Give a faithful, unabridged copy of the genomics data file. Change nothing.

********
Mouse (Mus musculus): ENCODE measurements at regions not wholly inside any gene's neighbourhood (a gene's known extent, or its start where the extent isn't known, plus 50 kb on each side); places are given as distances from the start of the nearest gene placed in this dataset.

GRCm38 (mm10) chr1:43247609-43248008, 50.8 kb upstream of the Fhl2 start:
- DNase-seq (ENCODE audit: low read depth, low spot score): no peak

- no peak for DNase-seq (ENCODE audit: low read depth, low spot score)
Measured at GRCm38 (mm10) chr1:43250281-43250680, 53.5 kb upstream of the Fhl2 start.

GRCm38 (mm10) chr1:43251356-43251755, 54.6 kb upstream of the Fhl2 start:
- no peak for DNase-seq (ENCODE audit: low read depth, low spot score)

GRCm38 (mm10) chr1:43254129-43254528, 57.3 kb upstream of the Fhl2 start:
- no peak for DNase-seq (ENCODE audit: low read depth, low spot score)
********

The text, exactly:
Mouse (Mus musculus): ENCODE measurements at regions not wholly inside any gene's neighbourhood (a gene's known extent, or its start where the extent isn't known, plus 50 kb on each side); places are given as distances from the start of the nearest gene placed in this dataset.

GRCm38 (mm10) chr1:43247609-43248008, 50.8 kb upstream of the Fhl2 start:
- DNase-seq (ENCODE audit: low read depth, low spot score): no peak

- no peak for DNase-seq (ENCODE audit: low read depth, low spot score)
Measured at GRCm38 (mm10) chr1:43250281-43250680, 53.5 kb upstream of the Fhl2 start.

GRCm38 (mm10) chr1:43251356-43251755, 54.6 kb upstream of the Fhl2 start:
- no peak for DNase-seq (ENCODE audit: low read depth, low spot score)

GRCm38 (mm10) chr1:43254129-43254528, 57.3 kb upstream of the Fhl2 start:
- no peak for DNase-seq (ENCODE audit: low read depth, low spot score)